Retail Tech Decade In Review: 2017

Retail Tech Decade In Review: 2017

February 22, 2020 Off By administrator

In 2017, Artificial Intelligence hit retail hard – it was the first year that it moved from fringe “future of technology” on retailers’ radar to mainstream consciousness. A few reasons why it hit the mainstream this year: Amazon’s Alexa rose to fame and fortune off of a few wild news stories, like a case where Alexa allegedly called the cops in response to domestic violence happening in a home (it didn’t, but still, somehow the police were notified to come), and the infamous doll house purchase, where a six-year-old accidentally purchased a doll house and a tin of butter cookies. That was bad enough, but a San Diego news station, in playing the story, accidentally caused hundreds of in-home Alexas attempt to do the same thing.

Amazon was heavy on people’s minds in 2017, not just because of Alexa, but because of acquiring Whole Foods and launching Amazon Go.

This year was also the year that Microsoft’s Tay, an AI-driven chatbot, went from bubbly teenager to foul-mouthed Nazi racist in less than 24 hours. And customer service in general was on people’s minds, after the infamous United passenger removal incident, and McDonald’s took on Rick and Morty – and lost, with a poorly executed promotion of Szechuan Sauce.

My commentary from the year reflected all of this context, along with continued drumming around the future of the store and what retailers need to do to keep stores relevant. In chronological order…

1.    

Do you really believe that incremental investments in in-store technology, or even, heaven forbid, employee training is going to be enough to make stores as relevant to the shopping process as they were in 2001?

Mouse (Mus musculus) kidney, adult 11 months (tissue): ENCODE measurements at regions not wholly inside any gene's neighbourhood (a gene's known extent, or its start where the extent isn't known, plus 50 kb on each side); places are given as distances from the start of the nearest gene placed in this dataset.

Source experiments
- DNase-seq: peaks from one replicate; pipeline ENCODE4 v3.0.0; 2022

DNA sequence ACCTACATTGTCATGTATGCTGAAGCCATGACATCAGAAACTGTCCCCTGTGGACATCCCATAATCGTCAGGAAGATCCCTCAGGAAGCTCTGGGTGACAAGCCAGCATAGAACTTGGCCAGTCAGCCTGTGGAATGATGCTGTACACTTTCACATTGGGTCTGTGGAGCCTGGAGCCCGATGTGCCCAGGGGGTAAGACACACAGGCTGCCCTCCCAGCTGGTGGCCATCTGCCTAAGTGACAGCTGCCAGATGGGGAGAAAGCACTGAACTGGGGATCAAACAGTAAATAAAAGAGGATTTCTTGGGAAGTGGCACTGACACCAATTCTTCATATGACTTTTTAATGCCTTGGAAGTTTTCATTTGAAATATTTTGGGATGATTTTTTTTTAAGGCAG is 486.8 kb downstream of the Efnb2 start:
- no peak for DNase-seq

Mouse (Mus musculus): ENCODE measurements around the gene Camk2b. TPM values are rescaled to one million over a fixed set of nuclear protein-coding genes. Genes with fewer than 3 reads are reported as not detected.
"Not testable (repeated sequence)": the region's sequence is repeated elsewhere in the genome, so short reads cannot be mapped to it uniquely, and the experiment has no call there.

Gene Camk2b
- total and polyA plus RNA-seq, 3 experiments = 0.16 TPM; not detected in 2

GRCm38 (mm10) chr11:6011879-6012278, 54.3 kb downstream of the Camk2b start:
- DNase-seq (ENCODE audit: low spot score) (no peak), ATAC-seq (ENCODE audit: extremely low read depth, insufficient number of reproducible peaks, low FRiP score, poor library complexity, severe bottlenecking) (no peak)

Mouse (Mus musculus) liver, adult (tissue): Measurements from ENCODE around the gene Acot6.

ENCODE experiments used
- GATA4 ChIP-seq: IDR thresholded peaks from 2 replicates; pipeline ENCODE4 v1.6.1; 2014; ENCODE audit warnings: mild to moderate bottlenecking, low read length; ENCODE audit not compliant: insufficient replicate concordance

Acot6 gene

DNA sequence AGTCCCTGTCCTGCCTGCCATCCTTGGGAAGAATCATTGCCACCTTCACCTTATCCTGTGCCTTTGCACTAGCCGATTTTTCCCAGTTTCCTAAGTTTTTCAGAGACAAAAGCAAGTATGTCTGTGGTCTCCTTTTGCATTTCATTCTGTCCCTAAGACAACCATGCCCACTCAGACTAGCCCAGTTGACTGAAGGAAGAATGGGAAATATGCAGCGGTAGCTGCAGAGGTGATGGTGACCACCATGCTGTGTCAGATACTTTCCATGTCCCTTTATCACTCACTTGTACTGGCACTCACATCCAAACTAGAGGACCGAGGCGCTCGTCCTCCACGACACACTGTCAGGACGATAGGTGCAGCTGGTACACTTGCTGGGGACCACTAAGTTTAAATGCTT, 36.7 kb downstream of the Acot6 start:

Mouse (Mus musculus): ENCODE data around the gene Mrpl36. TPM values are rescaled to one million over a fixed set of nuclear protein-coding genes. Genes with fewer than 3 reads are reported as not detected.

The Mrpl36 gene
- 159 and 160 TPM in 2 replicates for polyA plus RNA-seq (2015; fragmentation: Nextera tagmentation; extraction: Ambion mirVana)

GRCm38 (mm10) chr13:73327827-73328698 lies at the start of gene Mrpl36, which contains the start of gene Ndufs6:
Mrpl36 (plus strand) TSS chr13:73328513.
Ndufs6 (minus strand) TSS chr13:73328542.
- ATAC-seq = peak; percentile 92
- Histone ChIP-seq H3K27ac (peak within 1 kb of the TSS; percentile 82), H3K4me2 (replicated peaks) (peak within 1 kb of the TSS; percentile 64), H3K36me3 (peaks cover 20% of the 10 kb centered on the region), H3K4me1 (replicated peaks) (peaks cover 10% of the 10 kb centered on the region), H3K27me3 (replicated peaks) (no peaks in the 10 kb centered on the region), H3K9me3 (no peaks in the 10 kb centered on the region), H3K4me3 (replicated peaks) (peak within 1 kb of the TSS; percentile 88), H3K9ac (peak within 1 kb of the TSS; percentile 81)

Ouch. The point of this comment: the changes coming to stores are far more than anything incremental can fix. But it did start opening up a debate that continues today: this may be very true of the flagship experience, but can main street stores effectively adapt to the changes we’ve seen in shopping behaviors? Is there a high-engagement model that can be implemented in main street stores?

2.    

For the retailers struggling to compete against Amazon, they need to think a lot more about what kind of personality and trust people are projecting on to services like Alexa. Increasingly, they may find they are not competing against some wacky bald guy and an internet behemoth. They are competing against Alexa, my kids’ favorite disembodied voice, who will always tell them jokes and find them the best songs to listen to.

Amazon was high on people’s minds in 2017 – even more so than usual –…

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